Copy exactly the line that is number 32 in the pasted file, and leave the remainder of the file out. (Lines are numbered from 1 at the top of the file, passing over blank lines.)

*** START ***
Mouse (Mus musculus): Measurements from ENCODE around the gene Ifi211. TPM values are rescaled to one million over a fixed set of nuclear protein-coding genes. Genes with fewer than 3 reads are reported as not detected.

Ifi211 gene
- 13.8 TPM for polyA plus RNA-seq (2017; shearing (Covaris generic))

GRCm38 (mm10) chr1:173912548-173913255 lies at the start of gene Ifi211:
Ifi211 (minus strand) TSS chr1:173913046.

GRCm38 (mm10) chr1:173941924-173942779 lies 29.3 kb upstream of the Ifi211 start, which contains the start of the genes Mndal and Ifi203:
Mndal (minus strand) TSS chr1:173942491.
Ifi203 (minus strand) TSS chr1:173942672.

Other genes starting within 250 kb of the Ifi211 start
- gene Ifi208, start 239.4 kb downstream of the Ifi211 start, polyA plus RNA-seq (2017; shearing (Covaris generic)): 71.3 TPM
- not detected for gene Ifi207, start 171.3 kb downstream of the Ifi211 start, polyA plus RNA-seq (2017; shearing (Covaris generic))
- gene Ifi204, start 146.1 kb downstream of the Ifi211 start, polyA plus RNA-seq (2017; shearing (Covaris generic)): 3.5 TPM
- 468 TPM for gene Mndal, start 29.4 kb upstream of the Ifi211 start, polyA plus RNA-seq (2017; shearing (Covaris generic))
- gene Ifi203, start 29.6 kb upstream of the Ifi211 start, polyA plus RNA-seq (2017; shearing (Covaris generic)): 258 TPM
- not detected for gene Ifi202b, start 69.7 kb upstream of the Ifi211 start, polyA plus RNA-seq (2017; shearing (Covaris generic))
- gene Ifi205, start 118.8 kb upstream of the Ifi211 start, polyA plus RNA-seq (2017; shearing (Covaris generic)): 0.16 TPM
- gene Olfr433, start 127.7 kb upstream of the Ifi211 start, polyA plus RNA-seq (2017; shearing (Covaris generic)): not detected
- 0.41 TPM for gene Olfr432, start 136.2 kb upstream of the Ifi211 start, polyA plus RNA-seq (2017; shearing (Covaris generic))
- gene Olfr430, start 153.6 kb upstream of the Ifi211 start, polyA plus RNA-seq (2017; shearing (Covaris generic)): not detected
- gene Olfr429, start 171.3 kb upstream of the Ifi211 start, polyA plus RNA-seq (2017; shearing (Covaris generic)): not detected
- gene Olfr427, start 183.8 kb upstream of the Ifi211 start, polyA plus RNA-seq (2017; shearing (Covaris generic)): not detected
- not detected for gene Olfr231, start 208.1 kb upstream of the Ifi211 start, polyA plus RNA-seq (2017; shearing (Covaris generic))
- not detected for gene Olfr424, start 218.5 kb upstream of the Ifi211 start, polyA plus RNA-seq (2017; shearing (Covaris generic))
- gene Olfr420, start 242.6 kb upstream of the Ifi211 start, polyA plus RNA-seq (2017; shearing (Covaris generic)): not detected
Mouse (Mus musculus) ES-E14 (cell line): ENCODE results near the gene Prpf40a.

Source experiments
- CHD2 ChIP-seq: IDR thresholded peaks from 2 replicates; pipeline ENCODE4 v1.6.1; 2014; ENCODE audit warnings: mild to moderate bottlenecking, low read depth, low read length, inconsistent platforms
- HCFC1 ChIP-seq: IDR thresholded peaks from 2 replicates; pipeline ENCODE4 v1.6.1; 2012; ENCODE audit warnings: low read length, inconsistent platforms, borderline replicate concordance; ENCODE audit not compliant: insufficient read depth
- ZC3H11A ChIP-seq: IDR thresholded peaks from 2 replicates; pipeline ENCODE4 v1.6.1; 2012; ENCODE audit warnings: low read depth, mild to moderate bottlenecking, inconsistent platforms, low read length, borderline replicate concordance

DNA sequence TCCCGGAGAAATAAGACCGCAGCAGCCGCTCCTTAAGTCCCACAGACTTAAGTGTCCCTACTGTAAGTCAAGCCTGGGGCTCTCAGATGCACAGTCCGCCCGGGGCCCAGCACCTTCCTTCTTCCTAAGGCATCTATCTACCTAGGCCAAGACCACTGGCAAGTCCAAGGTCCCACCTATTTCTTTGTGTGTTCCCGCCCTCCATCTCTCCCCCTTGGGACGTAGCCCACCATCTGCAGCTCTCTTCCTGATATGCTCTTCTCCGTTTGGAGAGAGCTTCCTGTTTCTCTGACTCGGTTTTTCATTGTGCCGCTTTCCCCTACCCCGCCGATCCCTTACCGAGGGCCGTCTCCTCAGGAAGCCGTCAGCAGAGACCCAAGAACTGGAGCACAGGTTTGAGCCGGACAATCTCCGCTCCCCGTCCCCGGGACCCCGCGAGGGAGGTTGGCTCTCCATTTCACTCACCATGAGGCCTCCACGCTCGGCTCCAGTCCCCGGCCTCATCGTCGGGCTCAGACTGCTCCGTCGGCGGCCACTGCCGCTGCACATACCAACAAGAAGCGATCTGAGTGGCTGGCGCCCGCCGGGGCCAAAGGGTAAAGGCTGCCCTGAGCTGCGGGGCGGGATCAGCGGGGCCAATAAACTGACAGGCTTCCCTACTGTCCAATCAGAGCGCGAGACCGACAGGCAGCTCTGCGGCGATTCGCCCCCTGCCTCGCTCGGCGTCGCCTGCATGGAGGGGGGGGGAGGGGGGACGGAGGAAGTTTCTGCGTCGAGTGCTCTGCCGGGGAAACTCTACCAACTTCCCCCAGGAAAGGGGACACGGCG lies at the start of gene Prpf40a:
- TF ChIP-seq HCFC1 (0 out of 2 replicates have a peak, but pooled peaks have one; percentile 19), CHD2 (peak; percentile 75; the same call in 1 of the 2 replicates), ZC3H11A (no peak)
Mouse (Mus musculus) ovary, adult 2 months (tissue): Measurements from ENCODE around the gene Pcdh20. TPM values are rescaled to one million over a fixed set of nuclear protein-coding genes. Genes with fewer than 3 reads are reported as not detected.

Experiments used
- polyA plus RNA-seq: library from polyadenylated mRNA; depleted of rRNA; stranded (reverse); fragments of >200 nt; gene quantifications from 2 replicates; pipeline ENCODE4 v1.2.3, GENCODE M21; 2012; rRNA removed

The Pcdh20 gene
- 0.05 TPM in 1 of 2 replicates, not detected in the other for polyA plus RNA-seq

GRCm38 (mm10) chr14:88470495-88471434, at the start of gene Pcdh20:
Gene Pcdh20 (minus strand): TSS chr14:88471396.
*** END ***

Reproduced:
Mouse (Mus musculus) ovary, adult 2 months (tissue): Measurements from ENCODE around the gene Pcdh20. TPM values are rescaled to one million over a fixed set of nuclear protein-coding genes. Genes with fewer than 3 reads are reported as not detected.